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A glimpse of the Intent-based datacenter

- Thursday, 24 May 2018 15:32 CEST

We remain on board our time machine. After visiting the age of technological changes in modern networking, we saw the achievements brought by the policy model, in handling flexible service deployment and dynamic network configuration. In this journey, we will discover how the growth of applications affected the datacenter strategy, in the context of topology and traffic patterns. We will tell you the story about how the proliferation of policies have given birth to a new initiative – the “Intent-based datacenter”, as we call it.

During the past decade, multiple datacenters have been built on various locations across the globe. This geographical diversity made them an attractive hosting solution for numerous services, including millions of workloads. In parallel, the requirement for large-scale, highly-available and secure services, demanded the development of novel datacenter strategies based on recurrent improvement cycles. These changes have been principally guided by the following two influencers:

  • Topology – spine-leaf topology has evolved the datacenter architecture to a more efficient model.
  • Traffic patterns – east-west traffic predominance vs. north-south, due to increased intra-communication between applications and micro-services.

One of the pioneer concepts in today’s datacenter is the Intent-based network. But what is Intent?

The Intent intends to describe a final state, without specifying the transitions towards that state. For instance, you would like a cake and you know which ingredients its needs to have, but you don’t have the recipe. And you don’t need it, because all you want to have, is a ready-made cake. Similarly, Intent-based networking [1, 2, 3] consists in describing the desired effect of the network (what I want from the network, who should talk to who, etc.) and providing assets and intelligence to reach that state (interfaces, overlays, protocols, functions, etc.). The Intent-based approach consolidates the following 3 stages:

  1. the user formalizes the Intent within a policy format
  2. the management layer / orchestration engine enforces the policies into the network using REST interfaces
  3. the monitoring tool provide continuous feedback loop to changing conditions

All of these have one goal in common: automatic service deployment and network configuration, improved application performance and security, trade-off between infrastructure cost and performance, ensured IT compliance, etc.

The way we accomplished delivering this, is by applying well-proven techniques to well-known architectures. Deep in the core we base on methodologies such as: promise theory, machine learning, data science, formal methods to network verification, etc. to build the most significant pillars of the datacenter ecosystem (ACI, Tetration, Network Assurance Engine). We allowed the application to make a full impact in deriving new businesses. Now the application holds the key to Intent-definition and passes the token to Context-description directly to the infrastructure. The new datacenter topologies have triggered innovation in the design of hardware solutions. Consequently, this has brought major improvements to the industry-grade infrastructure capabilities.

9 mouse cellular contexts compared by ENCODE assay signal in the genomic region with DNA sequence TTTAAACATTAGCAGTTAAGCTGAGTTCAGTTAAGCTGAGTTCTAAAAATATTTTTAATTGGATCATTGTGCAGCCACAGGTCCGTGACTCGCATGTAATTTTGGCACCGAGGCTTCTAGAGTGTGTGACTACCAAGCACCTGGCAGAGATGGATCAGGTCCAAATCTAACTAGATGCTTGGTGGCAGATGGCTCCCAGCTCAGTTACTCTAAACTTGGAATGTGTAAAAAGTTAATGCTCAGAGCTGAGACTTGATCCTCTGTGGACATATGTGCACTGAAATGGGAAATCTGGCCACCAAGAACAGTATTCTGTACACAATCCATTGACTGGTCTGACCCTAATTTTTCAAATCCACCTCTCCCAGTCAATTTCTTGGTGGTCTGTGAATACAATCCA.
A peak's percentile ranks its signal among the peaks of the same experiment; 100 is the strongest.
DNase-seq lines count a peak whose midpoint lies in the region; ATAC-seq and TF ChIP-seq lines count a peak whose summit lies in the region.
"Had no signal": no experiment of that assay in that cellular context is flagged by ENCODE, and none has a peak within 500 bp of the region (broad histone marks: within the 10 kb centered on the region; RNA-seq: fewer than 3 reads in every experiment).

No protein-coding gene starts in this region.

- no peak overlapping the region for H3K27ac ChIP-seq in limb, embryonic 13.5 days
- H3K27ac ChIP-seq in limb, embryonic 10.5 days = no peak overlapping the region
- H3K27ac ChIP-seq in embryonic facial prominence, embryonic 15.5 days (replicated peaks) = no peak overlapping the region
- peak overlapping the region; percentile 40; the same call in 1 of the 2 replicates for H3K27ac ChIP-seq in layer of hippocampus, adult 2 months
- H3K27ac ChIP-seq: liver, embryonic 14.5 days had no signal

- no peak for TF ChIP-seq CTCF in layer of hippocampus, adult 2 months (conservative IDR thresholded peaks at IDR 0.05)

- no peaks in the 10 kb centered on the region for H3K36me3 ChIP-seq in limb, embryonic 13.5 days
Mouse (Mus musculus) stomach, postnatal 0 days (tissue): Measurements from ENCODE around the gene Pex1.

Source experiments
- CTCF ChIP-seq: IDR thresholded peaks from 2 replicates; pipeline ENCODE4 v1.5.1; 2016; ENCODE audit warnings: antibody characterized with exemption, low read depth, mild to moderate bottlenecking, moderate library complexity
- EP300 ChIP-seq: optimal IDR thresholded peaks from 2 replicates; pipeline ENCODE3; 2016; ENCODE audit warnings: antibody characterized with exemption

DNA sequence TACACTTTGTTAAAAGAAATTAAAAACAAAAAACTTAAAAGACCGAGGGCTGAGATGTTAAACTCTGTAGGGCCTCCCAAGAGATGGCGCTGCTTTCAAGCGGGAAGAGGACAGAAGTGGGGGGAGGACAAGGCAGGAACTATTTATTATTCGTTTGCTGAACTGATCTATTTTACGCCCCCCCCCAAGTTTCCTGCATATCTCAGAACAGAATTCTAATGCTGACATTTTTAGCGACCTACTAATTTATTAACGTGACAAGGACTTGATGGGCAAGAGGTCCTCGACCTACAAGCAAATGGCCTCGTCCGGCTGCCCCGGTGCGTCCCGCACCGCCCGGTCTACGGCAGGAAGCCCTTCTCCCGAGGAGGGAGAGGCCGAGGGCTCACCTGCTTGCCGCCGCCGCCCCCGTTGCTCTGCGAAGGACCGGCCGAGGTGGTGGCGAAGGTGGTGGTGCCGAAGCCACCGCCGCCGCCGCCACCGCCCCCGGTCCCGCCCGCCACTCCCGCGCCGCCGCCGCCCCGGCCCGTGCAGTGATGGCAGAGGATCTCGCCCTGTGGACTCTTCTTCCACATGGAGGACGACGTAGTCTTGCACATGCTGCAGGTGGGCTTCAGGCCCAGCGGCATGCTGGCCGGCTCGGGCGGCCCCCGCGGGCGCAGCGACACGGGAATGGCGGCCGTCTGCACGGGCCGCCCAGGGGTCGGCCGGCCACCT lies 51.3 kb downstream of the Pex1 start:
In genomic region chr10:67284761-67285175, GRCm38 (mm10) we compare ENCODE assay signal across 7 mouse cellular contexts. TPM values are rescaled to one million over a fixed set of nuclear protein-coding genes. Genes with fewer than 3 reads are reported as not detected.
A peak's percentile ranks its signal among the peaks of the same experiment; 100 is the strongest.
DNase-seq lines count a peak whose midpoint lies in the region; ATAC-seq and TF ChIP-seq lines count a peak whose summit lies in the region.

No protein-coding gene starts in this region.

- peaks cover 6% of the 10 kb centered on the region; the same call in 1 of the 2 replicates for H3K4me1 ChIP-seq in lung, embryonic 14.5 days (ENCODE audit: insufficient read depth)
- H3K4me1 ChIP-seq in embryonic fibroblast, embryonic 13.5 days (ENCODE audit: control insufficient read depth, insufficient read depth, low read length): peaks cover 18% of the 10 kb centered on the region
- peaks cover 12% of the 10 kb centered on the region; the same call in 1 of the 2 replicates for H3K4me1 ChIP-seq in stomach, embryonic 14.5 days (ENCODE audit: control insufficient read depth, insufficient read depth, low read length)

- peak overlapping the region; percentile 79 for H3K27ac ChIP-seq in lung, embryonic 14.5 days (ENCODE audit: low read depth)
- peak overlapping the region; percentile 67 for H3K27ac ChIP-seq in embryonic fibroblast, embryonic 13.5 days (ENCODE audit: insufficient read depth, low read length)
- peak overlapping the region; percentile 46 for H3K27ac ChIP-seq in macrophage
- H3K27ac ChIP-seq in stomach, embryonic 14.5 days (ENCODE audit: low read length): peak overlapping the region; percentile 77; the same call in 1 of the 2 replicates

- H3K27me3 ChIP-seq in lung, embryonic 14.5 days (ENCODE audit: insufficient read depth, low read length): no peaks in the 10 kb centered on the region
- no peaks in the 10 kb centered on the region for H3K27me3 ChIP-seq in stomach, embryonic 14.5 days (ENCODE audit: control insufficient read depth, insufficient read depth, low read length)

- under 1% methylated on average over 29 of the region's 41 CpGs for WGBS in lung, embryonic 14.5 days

Currently we are in the stage where the datacenter is no longer the limit.

Our applications run in multiple spaces, over heterogeneous hardware and virtual software solutions. Taking this into perspective, Cisco has established its own datacenter strategy based on the following 4 postulates: (I) Multi-cloud, (II) Application aware, (III) Hardware innovation, and (IV) Capture of Intent. In a nutshell, the Intent-driven datacenter is crafted towards the support of next-generation applications and management systems. It addresses the pain points of both, the DevOps and the Cloud engineers and it’s split in two dimensions: services and location. This means that the technology should be location agnostic and capable or running – any type of service workload (consumer, provider, hybrid applications, and L2-7 services) – anywhere (across private, public cloud, and hybrid cloud, and multiple cloud operators). Therefore, mechanisms that allow for integration of workloads and coordinated management, including open northbound interfaces – are essential in order to circumvent the undesired silo-effect. Furthermore, the increased mobility and connectivity at any level, raises the importance for efficient assessment of security risks as a business-critical factor. One of the means to ensure prompt reaction to security threat, is the collection of real-time telemetry data in persistent feedback loop, which can trigger automatic changes upon alarming state. Thus, providing a secure data-protection model that abstracts the workload from the underlying network details, while reducing operational complexity is a must.

Wrapping up the Cisco datacenter strategy, leads us to the end of the third journey. The next and final blog, will reveal: (1) the challenges that the Intent-based datacenter encountered, and (2) the Cisco technology portfolio that joined the recent convergence trends between policy-based networking and Intent-driven datacenter, into a new initiative – ACI Anywhere.

References

[1] Cisco Intent Networking, https://www.cisco.com/c/dam/en/us/solutions/collateral/enterprise-networks/digital-network-architecture/nb-09-intent-networking-wp-cte-en.pdf

[2] Gartner Intent-based networking, https://blogs.gartner.com/andrew-lerner/2017/02/07/intent-based-networking/

[3] Intent-based networking explained, https://www.noction.com/blog/intent-based-networking-ibn-explained

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